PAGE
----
The Flowers of Hell

The Flowers of Hell - The Flowers of Hell

2006

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All Music Guide Review

On their debut album, the U.K.'s Flowers of Hell aren't shy of one of their key sources of inspiration -- the Spacemen 3 family tree, being clearly fond of both the core band itself and the careful orchestrations that came to typify much of the work of Spiritualized afterwards. (Not for nothing does the album start with an elegiac, epic yet mournful brass arrangement called "The Sunrise Retreat," which sounds like it should soundtrack the conclusion of a World War I era movie.) As a result, much of the CD essentially derives from a familiar template rather than making a radical new mark; more than once it's almost utterly obvious which song or part of one in particular they're drawing from. ("Sympathy for Vengeance" in particular could fit onto any one of Spiritualized's first three albums without anyone blinking an eye, especially with its rollicking barrelhouse-into-the-future conclusion.) That said, there's no question it's a good recasting of the base model, from the slowly phasing up-and-down keyboards to the steady progression of each song, with slow crescendos and a feeling of overpowering bliss. Have started with the brass, the band makes use of it well throughout the album, adding a strong solo element to many songs, such the lengthy "Opt Out," at nearly 15 minutes the album's longest cut; the punctuation of the extended break in the middle with a solo horn is a striking moment. Other songs like "Compound Fractures" bring in other influences, with piano, strings, and musical saw suggesting the work of Piano Magic and even the Durutti Column. Notably, most of the album is instrumental, with the singing that does appear being of a quiet chorale type, as on "The Joy of Sleeping." ~ Ned Raggett, Rovi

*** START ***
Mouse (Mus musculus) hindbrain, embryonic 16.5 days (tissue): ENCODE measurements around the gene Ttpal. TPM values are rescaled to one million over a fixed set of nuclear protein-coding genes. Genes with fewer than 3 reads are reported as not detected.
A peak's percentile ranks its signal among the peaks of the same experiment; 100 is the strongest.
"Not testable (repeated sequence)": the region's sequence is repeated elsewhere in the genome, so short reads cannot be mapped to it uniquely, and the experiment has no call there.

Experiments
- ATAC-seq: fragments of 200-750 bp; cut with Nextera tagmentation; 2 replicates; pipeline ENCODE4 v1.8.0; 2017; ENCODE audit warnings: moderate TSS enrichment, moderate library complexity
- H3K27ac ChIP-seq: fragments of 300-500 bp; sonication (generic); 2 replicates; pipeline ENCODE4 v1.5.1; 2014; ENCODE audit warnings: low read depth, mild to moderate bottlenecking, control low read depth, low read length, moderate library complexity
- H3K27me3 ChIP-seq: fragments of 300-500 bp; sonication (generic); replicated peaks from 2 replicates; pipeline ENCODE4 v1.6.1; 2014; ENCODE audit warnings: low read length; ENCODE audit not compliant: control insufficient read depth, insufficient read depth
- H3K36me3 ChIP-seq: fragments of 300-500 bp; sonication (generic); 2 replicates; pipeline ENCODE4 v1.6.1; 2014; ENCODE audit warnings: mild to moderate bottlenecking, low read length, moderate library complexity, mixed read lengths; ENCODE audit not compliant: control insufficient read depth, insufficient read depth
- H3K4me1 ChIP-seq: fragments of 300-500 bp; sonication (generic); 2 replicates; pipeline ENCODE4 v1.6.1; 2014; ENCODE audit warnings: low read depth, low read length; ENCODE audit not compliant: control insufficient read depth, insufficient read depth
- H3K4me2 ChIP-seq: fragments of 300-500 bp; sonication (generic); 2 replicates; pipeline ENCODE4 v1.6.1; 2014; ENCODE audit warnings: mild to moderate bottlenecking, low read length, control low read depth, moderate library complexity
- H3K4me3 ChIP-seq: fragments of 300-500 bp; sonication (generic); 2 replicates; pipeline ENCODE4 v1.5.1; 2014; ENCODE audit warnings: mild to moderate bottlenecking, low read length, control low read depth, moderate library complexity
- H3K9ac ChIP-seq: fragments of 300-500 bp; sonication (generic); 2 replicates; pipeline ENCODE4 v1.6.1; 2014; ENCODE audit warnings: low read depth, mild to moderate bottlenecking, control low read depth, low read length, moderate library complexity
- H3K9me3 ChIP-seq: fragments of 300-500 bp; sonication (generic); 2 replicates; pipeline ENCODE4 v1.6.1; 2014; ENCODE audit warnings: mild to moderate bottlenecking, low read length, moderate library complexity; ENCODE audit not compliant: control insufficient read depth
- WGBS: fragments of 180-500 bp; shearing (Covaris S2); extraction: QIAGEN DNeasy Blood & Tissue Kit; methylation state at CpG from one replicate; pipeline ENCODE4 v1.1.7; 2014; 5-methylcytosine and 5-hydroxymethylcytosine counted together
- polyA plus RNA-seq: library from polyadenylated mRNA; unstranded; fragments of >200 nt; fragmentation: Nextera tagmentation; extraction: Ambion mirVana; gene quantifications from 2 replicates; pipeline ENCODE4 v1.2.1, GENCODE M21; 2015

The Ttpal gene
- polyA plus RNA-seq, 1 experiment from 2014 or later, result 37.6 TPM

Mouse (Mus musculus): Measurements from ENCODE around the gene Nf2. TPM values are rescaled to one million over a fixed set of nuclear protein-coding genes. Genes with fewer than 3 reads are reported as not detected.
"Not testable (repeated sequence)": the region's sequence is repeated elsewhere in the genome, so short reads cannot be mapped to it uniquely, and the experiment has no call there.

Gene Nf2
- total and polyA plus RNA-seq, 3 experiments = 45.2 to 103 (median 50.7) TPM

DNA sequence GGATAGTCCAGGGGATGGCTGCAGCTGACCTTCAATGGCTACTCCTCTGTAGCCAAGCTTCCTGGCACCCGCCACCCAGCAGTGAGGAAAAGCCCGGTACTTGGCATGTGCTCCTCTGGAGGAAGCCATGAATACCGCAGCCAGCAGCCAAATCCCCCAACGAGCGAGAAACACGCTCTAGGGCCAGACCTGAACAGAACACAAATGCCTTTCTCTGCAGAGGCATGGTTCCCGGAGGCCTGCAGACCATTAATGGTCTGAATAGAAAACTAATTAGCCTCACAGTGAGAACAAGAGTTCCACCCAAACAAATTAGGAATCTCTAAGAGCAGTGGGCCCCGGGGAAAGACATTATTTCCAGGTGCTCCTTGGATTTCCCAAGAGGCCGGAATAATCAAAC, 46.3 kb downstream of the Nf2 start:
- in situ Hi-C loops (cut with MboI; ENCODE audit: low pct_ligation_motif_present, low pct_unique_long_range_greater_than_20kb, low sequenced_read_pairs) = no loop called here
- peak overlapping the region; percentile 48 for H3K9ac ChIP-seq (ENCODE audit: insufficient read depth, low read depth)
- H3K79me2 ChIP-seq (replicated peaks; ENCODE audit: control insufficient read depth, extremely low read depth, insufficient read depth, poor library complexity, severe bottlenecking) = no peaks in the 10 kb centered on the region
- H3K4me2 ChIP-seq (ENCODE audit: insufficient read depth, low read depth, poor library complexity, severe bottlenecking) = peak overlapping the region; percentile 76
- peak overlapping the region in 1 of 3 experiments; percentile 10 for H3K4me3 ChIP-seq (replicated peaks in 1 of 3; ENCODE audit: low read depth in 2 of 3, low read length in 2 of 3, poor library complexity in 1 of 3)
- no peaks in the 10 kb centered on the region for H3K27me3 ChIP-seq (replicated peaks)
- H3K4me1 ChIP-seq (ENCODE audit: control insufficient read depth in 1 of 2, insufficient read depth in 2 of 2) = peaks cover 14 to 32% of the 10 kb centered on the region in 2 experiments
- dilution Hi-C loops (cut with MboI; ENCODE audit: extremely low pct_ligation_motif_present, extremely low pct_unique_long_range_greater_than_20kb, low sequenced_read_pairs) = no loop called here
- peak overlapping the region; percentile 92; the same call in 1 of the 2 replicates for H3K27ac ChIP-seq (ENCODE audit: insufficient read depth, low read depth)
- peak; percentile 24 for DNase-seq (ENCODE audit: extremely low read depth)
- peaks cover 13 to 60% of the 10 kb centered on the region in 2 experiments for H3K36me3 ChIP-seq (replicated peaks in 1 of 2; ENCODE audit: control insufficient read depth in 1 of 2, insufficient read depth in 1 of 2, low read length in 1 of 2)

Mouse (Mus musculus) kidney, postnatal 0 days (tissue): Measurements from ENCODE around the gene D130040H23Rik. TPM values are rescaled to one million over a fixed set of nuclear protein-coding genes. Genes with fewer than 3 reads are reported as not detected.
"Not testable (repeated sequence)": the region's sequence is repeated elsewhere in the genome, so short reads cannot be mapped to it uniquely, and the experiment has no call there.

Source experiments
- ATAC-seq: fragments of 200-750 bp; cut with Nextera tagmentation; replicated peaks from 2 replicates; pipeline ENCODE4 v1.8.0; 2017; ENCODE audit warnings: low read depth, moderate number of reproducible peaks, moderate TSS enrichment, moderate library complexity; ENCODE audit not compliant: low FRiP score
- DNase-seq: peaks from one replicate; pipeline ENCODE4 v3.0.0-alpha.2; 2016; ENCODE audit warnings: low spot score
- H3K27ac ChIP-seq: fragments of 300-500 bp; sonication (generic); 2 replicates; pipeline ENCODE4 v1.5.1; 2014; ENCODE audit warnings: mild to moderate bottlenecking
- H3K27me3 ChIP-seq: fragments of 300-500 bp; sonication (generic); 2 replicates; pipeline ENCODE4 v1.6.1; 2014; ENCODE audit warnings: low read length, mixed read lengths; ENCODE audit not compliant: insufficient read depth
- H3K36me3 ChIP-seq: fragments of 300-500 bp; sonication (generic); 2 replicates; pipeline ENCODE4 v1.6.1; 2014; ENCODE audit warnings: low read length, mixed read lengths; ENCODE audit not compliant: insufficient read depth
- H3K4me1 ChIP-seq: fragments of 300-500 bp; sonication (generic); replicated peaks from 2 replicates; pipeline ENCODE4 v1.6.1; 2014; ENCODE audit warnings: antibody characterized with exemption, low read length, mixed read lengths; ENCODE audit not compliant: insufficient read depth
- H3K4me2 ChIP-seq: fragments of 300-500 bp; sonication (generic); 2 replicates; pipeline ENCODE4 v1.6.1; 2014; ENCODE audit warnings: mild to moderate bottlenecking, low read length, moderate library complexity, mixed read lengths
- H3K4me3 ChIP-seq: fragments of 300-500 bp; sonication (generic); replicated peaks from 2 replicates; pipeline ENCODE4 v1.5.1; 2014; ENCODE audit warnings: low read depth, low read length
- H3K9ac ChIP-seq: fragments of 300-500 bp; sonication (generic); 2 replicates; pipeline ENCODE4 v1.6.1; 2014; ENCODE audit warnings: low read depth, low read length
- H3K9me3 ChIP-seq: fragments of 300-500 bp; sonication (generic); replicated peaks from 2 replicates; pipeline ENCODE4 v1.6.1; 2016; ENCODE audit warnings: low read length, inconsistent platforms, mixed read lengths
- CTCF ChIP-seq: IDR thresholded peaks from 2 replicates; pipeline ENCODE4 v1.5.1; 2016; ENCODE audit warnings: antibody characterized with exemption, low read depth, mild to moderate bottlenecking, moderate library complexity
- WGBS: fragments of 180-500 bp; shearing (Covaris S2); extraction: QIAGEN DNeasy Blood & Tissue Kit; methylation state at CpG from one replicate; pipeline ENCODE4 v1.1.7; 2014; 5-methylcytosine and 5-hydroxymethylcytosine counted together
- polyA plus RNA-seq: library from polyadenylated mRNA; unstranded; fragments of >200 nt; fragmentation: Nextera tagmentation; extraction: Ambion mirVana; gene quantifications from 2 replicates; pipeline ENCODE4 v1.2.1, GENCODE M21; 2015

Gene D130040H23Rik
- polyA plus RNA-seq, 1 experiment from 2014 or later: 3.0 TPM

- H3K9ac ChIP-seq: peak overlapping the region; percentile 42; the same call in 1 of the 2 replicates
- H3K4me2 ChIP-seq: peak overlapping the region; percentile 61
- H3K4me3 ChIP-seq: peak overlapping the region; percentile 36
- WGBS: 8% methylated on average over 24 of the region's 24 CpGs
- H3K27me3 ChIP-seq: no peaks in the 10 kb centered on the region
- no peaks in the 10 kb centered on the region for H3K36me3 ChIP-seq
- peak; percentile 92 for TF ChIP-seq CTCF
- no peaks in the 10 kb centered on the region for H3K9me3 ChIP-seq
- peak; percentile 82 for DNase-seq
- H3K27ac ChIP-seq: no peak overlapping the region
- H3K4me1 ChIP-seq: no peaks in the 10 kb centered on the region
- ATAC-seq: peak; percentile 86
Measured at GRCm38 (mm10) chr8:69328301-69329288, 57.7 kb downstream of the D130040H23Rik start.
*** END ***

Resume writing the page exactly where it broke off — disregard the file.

The Flowers of Hell Track Listing

Credits of The Flowers of Hell

  • Tom Hodges
  • Flute, Sax (Tenor), Saw, Bass Harmonica
  • Steve Head
  • Bass, Piano, Organ (Hammond), Telecaster


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